Both bikes feature chromed twin skin stainless steel two-into-one-into-two exhaust systems, but the silencers are not alike. The LT carries a pair of tapered tri-oval mufflers that give a touring bike look with an understated baritone rumble. The Commander, on the other hand has a pair of straight-cut “drain pipe” mufflers that deliver a somewhat more pronounced—almost rowdy—exhaust note without being obtrusive.

The most notable visual difference between the LT (Light Touring) and Commander is in the provision of standard semi-rigid saddle bags, windshield and triple light configuration up front on the LT, where the Commander comes in cruiser trim—without bags and windshield and equipped with dual headlights.

Of course, both bikes can be reconfigured to suit the owner with a wide range of accessories. Seating position is slightly different between the two bikes, with the Commander handlebars set up to bring the rider into slightly more forward lean than the LT. As a result of the touring gear standard on the LT, it has a bit more heft weighing in at 836 pounds (wet) compared to the Commander at 766 pounds.

On the road, the Commander’s lighter weight, tire sizing and slightly different rake/trail add up to a subtle but noticeable difference in agility and responsiveness.  This became evident on the narrow canyon roads northeast of San Diego.

Both bikes have surprising flick-factor in the tight, blind corners of those roads, given their overall size.  Each feels lighter than it is, but it is the Commander that has a slight edge in the quarter-horse agility and out-of-the corner launch speed that makes canyon carving so much fun.

The LT that comes into its own on the long straight stretches of highway in the desert, where sustained highway speed driving brings the windshield and touring seating position to the fore.

The bags that feature lift-out carry alongs make the “light touring” part of the package work very well. The bags aren’t lockable, but feature quick-release buckles behind the traditional looking metal buckles on the straps.

Both bikes make use of all that torque very easy with roll-on power available in virtually any gear and speed; you have to really slow the bike down in top gear to get it into a situation where it has to lug—and then it really doesn’t. It just pulls like a tractor and gains speed smoothly.  Indeed, the Thunderbird motor is smooth at just about any speed and operating condition.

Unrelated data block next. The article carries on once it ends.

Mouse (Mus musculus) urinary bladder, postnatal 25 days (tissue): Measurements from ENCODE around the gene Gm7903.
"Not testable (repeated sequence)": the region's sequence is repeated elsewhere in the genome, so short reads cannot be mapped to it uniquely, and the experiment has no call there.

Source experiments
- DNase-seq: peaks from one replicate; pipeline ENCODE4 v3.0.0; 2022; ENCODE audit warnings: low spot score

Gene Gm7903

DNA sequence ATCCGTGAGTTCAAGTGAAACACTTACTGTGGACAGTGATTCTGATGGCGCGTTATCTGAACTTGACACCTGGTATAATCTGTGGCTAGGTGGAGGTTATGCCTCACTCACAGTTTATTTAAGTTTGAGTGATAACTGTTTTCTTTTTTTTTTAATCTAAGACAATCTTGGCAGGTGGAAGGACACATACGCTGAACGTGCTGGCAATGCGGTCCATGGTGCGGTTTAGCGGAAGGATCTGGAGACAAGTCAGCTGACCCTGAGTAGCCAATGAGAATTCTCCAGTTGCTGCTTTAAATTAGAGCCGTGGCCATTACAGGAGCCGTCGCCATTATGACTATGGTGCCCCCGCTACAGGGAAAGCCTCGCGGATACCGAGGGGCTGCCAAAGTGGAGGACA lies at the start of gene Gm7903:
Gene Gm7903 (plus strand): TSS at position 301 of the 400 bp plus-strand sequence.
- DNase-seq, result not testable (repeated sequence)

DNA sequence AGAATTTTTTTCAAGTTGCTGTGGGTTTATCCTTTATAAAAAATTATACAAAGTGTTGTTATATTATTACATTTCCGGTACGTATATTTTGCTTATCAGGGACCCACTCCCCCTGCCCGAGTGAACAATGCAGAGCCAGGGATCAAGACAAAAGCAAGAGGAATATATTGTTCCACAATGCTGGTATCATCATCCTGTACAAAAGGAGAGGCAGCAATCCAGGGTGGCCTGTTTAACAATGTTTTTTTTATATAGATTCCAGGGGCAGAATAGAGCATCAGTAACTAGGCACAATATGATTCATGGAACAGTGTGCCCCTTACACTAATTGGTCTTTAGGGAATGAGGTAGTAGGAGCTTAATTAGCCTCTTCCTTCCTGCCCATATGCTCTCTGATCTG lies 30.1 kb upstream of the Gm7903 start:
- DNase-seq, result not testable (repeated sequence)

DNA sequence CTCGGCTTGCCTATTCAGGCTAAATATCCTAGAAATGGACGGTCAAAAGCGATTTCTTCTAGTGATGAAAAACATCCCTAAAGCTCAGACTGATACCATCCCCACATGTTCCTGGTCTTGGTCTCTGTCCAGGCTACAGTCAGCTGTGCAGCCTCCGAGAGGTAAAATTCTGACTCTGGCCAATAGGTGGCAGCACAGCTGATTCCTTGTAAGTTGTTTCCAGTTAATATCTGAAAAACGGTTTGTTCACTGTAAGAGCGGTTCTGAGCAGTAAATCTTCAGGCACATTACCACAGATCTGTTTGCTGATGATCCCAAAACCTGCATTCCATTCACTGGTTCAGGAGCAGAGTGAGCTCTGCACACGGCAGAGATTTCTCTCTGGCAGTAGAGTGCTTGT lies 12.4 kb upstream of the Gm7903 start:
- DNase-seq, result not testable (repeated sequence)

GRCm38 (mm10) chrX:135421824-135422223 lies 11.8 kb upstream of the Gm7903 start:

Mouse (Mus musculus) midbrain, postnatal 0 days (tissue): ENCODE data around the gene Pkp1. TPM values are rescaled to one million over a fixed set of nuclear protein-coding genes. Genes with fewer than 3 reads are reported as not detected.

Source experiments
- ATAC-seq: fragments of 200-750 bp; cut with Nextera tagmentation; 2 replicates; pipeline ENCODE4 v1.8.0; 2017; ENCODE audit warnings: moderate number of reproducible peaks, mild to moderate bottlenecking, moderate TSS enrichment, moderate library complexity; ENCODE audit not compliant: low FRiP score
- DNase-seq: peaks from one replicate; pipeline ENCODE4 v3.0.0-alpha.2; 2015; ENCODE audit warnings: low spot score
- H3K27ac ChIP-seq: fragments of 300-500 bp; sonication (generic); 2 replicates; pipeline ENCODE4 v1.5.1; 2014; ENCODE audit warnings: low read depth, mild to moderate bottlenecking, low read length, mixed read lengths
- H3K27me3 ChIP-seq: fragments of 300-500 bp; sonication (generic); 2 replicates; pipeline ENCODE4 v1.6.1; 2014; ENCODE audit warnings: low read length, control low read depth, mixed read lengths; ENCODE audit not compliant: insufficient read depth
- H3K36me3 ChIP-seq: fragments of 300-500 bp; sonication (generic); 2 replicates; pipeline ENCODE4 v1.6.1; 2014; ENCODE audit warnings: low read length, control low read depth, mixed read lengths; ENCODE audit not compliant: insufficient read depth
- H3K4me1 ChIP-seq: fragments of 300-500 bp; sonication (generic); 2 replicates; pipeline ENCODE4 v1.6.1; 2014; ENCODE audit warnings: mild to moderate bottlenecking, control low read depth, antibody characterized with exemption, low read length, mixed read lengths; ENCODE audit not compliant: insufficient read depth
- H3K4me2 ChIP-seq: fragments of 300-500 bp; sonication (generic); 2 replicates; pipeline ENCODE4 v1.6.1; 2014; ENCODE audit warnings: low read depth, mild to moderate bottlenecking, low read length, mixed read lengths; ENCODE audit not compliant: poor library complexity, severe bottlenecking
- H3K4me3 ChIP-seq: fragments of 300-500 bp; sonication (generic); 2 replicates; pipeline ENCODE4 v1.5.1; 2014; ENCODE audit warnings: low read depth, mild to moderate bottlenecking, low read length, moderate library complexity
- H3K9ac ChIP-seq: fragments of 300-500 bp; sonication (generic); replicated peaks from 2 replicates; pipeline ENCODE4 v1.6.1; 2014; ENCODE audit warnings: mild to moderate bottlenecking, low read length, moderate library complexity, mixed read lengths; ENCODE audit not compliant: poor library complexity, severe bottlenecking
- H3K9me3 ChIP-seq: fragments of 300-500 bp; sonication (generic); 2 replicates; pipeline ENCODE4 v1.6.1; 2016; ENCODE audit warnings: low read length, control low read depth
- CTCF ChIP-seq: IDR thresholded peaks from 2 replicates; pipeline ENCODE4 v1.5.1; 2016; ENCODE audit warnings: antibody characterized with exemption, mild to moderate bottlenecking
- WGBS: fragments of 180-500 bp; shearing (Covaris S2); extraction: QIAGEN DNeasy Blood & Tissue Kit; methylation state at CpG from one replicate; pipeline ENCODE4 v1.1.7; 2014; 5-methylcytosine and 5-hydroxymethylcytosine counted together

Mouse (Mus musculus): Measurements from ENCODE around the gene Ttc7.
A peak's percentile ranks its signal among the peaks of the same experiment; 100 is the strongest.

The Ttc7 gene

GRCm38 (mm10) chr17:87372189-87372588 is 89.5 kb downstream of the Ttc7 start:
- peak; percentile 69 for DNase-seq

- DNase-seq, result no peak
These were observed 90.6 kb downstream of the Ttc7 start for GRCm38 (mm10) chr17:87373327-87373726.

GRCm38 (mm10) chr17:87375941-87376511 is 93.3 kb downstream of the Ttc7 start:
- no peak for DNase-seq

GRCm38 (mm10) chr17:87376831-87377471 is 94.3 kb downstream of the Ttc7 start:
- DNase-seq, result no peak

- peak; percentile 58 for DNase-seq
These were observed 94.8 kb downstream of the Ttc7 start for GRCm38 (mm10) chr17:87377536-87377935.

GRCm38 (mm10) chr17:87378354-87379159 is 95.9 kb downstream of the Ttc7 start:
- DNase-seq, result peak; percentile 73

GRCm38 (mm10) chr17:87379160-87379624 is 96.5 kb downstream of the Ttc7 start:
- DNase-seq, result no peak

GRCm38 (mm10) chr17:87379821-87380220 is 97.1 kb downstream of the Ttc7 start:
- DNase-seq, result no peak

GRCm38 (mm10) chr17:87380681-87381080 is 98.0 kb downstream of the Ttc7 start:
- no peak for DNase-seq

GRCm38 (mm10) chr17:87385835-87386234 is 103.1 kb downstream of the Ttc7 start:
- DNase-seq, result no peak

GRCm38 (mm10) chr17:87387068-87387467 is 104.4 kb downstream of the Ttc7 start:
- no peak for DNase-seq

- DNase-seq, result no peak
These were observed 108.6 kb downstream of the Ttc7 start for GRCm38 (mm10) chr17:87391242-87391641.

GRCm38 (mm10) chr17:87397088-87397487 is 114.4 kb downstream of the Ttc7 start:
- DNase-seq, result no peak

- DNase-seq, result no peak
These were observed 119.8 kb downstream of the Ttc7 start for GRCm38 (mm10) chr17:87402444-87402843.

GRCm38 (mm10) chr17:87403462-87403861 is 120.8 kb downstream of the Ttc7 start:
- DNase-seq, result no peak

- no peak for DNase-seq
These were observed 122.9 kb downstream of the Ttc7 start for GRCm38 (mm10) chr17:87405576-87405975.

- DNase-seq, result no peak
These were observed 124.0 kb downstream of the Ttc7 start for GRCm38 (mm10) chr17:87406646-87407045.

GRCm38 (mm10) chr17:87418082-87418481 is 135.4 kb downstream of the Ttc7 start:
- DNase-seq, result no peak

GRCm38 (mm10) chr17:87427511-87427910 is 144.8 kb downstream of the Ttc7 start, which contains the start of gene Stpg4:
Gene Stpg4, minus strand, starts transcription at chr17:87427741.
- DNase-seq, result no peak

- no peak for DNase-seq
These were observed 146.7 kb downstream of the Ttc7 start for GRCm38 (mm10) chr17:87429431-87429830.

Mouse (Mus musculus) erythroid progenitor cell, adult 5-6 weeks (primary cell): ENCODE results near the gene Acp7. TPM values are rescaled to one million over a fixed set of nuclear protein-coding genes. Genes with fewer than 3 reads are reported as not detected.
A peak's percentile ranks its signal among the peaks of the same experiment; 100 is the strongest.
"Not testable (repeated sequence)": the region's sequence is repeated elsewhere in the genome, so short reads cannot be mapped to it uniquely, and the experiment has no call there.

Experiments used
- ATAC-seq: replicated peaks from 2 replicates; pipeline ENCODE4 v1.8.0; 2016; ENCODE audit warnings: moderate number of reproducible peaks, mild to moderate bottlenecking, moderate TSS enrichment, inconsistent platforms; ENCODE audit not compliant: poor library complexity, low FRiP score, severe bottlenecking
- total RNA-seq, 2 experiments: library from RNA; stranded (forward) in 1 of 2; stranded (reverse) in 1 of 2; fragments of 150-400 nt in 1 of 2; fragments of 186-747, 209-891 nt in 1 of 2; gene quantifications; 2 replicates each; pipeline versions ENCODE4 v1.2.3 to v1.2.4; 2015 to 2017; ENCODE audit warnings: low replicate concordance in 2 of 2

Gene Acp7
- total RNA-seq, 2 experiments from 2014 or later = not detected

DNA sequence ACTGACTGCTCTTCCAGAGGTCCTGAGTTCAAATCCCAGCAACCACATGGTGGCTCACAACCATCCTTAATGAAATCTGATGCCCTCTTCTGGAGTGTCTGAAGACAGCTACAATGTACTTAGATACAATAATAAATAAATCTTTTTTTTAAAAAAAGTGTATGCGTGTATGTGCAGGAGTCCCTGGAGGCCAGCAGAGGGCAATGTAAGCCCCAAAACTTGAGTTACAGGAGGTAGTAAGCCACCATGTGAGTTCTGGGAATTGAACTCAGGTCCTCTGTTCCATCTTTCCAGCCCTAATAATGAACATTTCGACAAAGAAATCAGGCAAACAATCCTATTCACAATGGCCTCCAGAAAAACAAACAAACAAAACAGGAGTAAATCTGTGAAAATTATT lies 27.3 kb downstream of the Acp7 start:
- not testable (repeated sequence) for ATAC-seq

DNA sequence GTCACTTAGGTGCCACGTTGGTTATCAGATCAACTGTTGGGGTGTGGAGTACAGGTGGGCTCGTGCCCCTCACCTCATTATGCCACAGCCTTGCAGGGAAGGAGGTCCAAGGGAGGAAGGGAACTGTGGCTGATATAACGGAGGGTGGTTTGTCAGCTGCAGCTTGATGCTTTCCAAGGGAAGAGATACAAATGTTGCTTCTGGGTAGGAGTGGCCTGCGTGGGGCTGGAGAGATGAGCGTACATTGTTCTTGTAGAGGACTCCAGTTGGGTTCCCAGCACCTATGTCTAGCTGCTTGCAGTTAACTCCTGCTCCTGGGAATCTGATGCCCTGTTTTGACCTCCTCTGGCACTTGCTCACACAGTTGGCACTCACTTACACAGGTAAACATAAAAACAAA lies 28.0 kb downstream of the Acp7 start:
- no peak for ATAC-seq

Acceleration is about as compelling as you want, depending on how much twist you give the throttle, but despite their ample power, neither bike tends to overpower the rider.  The bike makes correction of minor mistakes in cornering line and braking easy.  Controls are logically located and instinctive, though the tank-top instrument mounting requires the rider to take eyes off the road.

Of course, having a lot of go is no good without a lot of stop and the ABS brakes deliver.  They are progressive and require only light lever pressure to deliver smooth, straight stops.

The seat, seat height and seating position worked well for me on both bikes, even though I’m probably a little shorter than average.  Day-long riding didn’t generate any fatigue or sore spots.  The seat Triumph put so much development time into works well.

Its progressive support and ergonomic shape prevents the development of pressure points and allows the rider to change position on the seat more than one typically experiences with a stepped seat configuration.  Of course, how well the seat fits each rider is a big factor in this, so some variation on this point is always possible.

The heel-toe shifter does limit foot placement on the foot boards, but that is easily remedied, since the shifter is adjustable.

Triumph has managed to offer two distinctively different bikes on a common platform; the Commander a sporty, aggressive power cruiser, and the LT a ready-for-the-road light touring bike — both with a common heritage.